Have you ever heard of Osaka’s famed Takoyaki (fried squid balls) or Okonomiyaki (Japanese pancake)? They’re sold in stalls on the streets. While there isn’t as much street food as in other Asian nations, it is nonetheless great!

Our recommendation: Osaka is a must-visit for street food! We strongly advise you to visit the city. We’ve discovered that Osaka is one of the cities in Japan with the most affordable activities and ways to save money. If you’re looking for some free activities to do in Osaka, go no further than our article below!

Where Should Solo Travellers Stay in Japan

Typically, budget tourists can select between a hostel and a capsule hotel, which is a Japanese institution. Japanese hostels, unlike their western equivalents, maintain a sense of solitude and cleanliness that is greatly valued. Dedicated lockers and a privacy screen for your bed are common. It’s one of the numerous methods to save money in Japan while travelling.

The typical capsule hotel was designed for late-night workers and solely males. It can get a little too silent at times, and the sleeping pods resemble a space shuttle bed. If you’re just looking for a place to sleep, it’s clean and quiet.

Where Should Couples and Groups Stay

While some hostels include double pods, couples might be better suited booking a hotel room or renting an apartment on Airbnb. Japanese apartments with a single room and futons that convert to beds are common.

Budget-Friendly Activities in Japan

Many tourist attractions in Japan are completely free. This is especially true of parks and shrines, which alone are worth a visit to the Land of the Rising Sun. You can also get some free exercise by walking around metropolitan areas and narrow alleys.

Japan is known for its Shinto shrines and temples. Fushimi Inari (Kyoto) and Senso-ji (Tokyo) are two of the most impressive, and admission is free.

Japan offers some of the world’s most interesting and diverse parks and gardens! Depending on the time of year, Shinjuku and Yoyogi (Tokyo) are massive oasis with gorgeous vegetation. The Arashiyama Bamboo Forest in Kyoto is a truly unique experience.

The majority of our time in Japan was spent visiting urban landscapes. If you enjoy photography, you can have a lot of fun photographing the local culture in all of its forms. Every street photographer’s playground of choice is Osaka’s Dotombori and Tsutsenta-ku, Tokyo’s Shinjuku and Ginza, and Kyoto’s traditional streets.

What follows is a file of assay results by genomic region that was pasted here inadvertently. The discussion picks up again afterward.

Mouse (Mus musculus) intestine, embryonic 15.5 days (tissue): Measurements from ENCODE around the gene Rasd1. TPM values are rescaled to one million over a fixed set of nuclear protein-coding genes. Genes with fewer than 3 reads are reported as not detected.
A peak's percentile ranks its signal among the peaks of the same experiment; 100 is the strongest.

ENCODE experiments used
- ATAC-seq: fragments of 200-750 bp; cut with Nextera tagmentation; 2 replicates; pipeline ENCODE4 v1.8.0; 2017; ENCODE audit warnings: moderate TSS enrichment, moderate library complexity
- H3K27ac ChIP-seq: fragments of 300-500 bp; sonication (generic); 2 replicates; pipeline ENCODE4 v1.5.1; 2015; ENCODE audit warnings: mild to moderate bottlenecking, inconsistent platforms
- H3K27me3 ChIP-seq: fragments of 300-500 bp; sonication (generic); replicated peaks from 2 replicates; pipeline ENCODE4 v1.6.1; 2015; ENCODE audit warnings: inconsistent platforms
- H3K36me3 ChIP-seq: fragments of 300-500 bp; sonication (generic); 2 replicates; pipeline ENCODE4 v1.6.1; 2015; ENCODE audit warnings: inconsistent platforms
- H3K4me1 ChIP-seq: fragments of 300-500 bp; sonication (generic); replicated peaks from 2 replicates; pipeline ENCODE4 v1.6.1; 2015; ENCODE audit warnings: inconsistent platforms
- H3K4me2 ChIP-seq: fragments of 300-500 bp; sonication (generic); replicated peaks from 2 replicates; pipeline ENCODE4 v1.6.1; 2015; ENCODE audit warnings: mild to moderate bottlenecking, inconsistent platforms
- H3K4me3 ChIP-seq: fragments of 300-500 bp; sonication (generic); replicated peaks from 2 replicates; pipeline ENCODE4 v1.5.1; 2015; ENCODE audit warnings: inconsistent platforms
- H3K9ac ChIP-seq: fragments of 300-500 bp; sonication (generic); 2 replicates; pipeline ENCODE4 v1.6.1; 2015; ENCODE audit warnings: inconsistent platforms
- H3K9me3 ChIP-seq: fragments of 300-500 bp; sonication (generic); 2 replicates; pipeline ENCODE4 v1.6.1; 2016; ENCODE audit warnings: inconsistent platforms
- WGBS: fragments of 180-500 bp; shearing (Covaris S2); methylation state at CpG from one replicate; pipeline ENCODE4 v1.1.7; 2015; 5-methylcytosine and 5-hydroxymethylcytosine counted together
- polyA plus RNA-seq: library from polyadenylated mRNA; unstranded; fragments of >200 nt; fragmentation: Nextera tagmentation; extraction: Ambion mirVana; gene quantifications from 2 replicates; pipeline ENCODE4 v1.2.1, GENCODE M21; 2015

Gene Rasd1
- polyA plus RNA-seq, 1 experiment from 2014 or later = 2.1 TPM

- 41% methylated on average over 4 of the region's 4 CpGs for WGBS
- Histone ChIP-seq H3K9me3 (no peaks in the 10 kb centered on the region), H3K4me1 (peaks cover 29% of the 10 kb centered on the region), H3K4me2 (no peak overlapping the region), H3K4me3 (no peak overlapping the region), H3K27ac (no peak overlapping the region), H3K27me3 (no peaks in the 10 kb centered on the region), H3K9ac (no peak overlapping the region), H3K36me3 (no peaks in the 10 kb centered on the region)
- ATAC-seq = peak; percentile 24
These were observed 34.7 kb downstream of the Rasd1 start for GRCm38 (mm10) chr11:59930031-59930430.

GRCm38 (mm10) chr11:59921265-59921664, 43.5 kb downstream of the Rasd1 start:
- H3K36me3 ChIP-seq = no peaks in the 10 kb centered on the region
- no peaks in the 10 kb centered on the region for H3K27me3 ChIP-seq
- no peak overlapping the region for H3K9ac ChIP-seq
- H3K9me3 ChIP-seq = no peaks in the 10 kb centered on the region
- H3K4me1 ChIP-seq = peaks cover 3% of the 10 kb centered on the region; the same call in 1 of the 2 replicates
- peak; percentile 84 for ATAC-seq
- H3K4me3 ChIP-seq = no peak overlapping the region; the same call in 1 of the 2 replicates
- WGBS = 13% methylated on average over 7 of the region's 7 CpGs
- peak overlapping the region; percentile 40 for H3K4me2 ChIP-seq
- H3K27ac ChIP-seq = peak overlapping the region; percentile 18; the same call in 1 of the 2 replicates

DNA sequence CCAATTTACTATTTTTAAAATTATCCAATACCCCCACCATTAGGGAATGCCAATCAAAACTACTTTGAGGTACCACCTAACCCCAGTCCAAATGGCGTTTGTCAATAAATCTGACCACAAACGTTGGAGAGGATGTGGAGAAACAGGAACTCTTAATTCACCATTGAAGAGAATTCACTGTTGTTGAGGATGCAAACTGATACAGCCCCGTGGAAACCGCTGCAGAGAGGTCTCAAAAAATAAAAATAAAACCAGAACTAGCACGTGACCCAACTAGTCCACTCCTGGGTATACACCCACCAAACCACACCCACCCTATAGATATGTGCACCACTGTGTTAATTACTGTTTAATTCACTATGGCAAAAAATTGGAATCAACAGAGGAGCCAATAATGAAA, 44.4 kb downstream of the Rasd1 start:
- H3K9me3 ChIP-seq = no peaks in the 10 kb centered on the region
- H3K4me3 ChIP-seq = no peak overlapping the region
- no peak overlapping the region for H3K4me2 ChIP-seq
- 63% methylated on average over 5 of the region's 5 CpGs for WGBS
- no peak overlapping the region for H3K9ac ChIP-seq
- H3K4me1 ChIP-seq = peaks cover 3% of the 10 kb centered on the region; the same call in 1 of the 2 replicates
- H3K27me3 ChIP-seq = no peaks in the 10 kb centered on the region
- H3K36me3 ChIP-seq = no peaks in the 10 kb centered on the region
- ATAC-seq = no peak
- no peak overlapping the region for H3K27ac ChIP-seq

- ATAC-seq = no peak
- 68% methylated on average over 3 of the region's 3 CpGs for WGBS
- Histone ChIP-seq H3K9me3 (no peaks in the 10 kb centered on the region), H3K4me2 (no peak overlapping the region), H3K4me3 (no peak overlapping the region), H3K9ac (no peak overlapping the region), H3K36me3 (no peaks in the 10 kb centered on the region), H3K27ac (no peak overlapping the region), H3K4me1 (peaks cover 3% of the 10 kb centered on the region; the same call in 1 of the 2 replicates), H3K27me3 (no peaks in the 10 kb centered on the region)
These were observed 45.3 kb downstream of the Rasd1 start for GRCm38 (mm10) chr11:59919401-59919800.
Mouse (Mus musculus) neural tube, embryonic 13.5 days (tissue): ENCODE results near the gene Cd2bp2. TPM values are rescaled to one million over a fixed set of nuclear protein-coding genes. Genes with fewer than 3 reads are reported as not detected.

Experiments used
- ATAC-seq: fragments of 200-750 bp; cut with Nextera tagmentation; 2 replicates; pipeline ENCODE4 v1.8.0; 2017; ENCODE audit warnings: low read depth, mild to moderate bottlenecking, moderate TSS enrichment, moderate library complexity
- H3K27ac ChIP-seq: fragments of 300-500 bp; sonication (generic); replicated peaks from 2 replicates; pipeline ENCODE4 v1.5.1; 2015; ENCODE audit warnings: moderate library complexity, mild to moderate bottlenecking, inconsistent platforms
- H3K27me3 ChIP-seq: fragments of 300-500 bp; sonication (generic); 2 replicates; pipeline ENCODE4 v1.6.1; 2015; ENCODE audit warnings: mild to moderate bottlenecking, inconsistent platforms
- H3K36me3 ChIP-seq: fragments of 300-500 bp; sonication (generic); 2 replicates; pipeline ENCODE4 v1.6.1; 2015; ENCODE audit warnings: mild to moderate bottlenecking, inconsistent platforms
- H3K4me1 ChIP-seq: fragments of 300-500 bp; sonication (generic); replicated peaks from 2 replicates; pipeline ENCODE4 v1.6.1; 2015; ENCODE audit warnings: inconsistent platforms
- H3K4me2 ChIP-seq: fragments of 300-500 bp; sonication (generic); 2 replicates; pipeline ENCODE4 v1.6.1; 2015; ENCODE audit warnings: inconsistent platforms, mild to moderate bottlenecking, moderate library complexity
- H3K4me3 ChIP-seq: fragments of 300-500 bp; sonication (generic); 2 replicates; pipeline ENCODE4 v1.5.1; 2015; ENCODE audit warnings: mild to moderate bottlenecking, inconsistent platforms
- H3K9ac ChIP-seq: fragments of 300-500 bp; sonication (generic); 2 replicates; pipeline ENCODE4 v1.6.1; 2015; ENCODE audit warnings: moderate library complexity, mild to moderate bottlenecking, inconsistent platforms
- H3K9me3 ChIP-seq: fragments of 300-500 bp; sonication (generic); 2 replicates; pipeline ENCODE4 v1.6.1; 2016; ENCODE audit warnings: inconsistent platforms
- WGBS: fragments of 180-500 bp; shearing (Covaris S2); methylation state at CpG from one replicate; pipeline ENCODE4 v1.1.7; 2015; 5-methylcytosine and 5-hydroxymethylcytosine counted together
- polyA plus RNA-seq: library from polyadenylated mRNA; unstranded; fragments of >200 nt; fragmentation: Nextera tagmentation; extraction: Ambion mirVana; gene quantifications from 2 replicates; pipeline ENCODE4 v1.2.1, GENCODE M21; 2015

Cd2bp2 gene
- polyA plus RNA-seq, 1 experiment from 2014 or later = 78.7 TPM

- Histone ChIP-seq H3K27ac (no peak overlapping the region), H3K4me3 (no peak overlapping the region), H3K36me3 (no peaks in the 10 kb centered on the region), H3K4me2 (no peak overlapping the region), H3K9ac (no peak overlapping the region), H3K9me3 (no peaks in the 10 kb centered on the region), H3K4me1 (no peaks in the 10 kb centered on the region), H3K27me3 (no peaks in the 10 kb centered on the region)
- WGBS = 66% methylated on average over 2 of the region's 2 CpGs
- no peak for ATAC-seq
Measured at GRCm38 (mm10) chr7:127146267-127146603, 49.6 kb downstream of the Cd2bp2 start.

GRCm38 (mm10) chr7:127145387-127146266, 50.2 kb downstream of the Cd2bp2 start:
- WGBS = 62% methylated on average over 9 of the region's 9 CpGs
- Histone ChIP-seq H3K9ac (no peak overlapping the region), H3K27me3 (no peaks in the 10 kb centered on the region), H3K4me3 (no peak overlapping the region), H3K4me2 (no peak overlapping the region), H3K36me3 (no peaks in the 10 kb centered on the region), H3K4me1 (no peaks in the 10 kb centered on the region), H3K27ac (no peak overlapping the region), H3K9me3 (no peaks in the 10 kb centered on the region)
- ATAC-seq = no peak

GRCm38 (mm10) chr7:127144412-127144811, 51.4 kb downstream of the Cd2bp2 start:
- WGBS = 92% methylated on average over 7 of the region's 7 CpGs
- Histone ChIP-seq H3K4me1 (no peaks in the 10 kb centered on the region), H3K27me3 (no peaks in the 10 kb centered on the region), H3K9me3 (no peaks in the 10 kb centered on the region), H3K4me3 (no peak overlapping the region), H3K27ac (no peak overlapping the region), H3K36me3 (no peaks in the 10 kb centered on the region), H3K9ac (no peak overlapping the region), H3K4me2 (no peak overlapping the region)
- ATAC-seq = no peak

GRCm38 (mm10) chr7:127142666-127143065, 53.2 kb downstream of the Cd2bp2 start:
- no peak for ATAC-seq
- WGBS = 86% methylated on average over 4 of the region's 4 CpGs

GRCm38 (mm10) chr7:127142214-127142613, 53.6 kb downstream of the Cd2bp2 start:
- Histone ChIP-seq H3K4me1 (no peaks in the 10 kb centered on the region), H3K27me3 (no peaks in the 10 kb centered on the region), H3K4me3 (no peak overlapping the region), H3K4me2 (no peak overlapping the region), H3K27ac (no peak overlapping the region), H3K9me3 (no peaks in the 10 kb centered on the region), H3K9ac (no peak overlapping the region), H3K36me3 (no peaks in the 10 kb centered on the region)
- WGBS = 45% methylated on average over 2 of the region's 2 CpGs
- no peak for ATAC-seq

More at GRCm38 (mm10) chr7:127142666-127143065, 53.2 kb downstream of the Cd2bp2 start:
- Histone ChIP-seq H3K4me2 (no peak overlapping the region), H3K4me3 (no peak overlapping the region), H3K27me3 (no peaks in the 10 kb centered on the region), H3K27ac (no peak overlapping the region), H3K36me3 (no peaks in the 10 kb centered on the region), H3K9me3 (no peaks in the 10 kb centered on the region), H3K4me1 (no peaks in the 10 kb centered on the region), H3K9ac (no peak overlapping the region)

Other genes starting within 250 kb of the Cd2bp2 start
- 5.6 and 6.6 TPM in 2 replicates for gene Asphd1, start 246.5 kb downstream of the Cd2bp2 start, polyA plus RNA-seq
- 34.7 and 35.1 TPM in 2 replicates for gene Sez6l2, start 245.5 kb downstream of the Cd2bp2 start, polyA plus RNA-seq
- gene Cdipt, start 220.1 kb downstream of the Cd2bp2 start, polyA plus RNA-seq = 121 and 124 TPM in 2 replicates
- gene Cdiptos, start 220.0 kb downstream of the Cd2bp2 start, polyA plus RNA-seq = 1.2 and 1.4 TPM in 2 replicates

Our recommendation is to go to an arcade! While the games are not free to play, they are a fun and graphically spectacular experience.

Saving Money While Traveling In Japan

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Ingenious Techniques To Saving Money While Traveling In Japan this 2022 3

Of course, compared to the backpacker hotspots of Southeast Asia, partying in Japan will be more expensive. However, there are a few money-saving techniques and crucial nightlife places to avoid missing out on.

Izakayas, as previously said, are an excellent spot to start the night and drink cheaply.

You can also just go to a nice public spot like Dotonbori (Osaka), Golden Gai, or Shibuya and order drinks from the konbini (Tokyo). Just don’t be the person that draws attention in public, as Japanese people are known for their respect and discipline.

Some establishments also offer discounts in the early hours of the morning. Bars and clubs provide all-you-can-drink specials to heavy drinkers (Nomihoudai). We once discovered a deal in Tokyo’s Roppongi neighbourhood that included unlimited beverages for three hours for only 1000 yen — how amazing is that? It’s one of our suggestions for saving money while travelling in Japan, especially if you want to enjoy the nightlife.

Jumanji, Bar Mist, Bar Oath (Tokyo), and Ammona are a few establishments that include drinks with your ticket (Osaka).

Last Thoughts

While Japan is not a cheap destination, it is still possible to visit without spending a fortune. In comparison to other destinations, we would advise planning ahead because mistakes in Japan are easy to make and costly. Early hotel reservations and pre-arranged transportation can make your vacation a lot easier, especially if you’re visiting a country where English isn’t generally spoken.

If you’re planning a trip to Japan or have lived there before, we’d love to hear about any other money-saving tips for travelling in Japan. Let us know if you have any additional suggestions in the comments section below, as we aim to return in the future.

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Adam is an internationally recognised author on financial matters, with over 735.2 million answer views on Quora.com, a widely sold book on Amazon, and a contributor on Forbes.


Saving money while traveling in Japan is the best thing you can do to ensure that your Japan adventures go smoothly. Learn how to budget!